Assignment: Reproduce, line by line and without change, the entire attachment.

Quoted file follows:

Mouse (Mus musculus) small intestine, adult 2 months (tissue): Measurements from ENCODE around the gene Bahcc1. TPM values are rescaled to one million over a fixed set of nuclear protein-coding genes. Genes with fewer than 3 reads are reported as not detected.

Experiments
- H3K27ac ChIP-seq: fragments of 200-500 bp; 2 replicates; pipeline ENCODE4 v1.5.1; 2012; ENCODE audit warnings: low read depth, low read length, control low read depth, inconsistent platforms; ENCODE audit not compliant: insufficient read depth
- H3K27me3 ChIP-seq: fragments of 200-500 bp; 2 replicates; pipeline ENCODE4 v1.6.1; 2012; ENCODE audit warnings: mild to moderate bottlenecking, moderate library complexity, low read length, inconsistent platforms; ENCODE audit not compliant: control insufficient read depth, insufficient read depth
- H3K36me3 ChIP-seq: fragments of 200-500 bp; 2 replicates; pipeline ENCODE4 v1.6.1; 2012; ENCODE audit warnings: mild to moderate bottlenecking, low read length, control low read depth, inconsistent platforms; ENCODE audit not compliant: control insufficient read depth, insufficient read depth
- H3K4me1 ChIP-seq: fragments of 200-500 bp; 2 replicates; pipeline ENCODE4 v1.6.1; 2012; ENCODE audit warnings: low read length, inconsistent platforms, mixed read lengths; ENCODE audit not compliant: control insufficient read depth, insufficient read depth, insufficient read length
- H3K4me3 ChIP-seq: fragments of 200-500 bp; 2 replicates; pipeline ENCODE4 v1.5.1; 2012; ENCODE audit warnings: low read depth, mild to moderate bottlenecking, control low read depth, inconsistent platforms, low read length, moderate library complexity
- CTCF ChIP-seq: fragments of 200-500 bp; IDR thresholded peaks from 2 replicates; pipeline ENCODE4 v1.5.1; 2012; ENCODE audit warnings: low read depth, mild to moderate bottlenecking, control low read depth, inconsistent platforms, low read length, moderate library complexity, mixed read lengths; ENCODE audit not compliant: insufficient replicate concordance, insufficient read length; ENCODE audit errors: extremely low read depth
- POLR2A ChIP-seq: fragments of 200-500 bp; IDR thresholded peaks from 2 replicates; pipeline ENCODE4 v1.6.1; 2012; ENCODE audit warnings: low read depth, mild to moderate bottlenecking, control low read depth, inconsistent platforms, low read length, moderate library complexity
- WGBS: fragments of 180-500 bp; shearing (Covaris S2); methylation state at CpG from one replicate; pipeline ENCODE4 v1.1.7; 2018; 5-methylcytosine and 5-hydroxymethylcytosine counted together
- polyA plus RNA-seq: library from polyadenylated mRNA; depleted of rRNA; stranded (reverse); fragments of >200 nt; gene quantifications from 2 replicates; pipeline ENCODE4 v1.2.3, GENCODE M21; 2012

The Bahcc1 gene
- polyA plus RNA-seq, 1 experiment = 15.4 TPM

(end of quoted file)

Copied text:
Mouse (Mus musculus) small intestine, adult 2 months (tissue): Measurements from ENCODE around the gene Bahcc1. TPM values are rescaled to one million over a fixed set of nuclear protein-coding genes. Genes with fewer than 3 reads are reported as not detected.

Experiments
- H3K27ac ChIP-seq: fragments of 200-500 bp; 2 replicates; pipeline ENCODE4 v1.5.1; 2012; ENCODE audit warnings: low read depth, low read length, control low read depth, inconsistent platforms; ENCODE audit not compliant: insufficient read depth
- H3K27me3 ChIP-seq: fragments of 200-500 bp; 2 replicates; pipeline ENCODE4 v1.6.1; 2012; ENCODE audit warnings: mild to moderate bottlenecking, moderate library complexity, low read length, inconsistent platforms; ENCODE audit not compliant: control insufficient read depth, insufficient read depth
- H3K36me3 ChIP-seq: fragments of 200-500 bp; 2 replicates; pipeline ENCODE4 v1.6.1; 2012; ENCODE audit warnings: mild to moderate bottlenecking, low read length, control low read depth, inconsistent platforms; ENCODE audit not compliant: control insufficient read depth, insufficient read depth
- H3K4me1 ChIP-seq: fragments of 200-500 bp; 2 replicates; pipeline ENCODE4 v1.6.1; 2012; ENCODE audit warnings: low read length, inconsistent platforms, mixed read lengths; ENCODE audit not compliant: control insufficient read depth, insufficient read depth, insufficient read length
- H3K4me3 ChIP-seq: fragments of 200-500 bp; 2 replicates; pipeline ENCODE4 v1.5.1; 2012; ENCODE audit warnings: low read depth, mild to moderate bottlenecking, control low read depth, inconsistent platforms, low read length, moderate library complexity
- CTCF ChIP-seq: fragments of 200-500 bp; IDR thresholded peaks from 2 replicates; pipeline ENCODE4 v1.5.1; 2012; ENCODE audit warnings: low read depth, mild to moderate bottlenecking, control low read depth, inconsistent platforms, low read length, moderate library complexity, mixed read lengths; ENCODE audit not compliant: insufficient replicate concordance, insufficient read length; ENCODE audit errors: extremely low read depth
- POLR2A ChIP-seq: fragments of 200-500 bp; IDR thresholded peaks from 2 replicates; pipeline ENCODE4 v1.6.1; 2012; ENCODE audit warnings: low read depth, mild to moderate bottlenecking, control low read depth, inconsistent platforms, low read length, moderate library complexity
- WGBS: fragments of 180-500 bp; shearing (Covaris S2); methylation state at CpG from one replicate; pipeline ENCODE4 v1.1.7; 2018; 5-methylcytosine and 5-hydroxymethylcytosine counted together
- polyA plus RNA-seq: library from polyadenylated mRNA; depleted of rRNA; stranded (reverse); fragments of >200 nt; gene quantifications from 2 replicates; pipeline ENCODE4 v1.2.3, GENCODE M21; 2012

The Bahcc1 gene
- polyA plus RNA-seq, 1 experiment = 15.4 TPM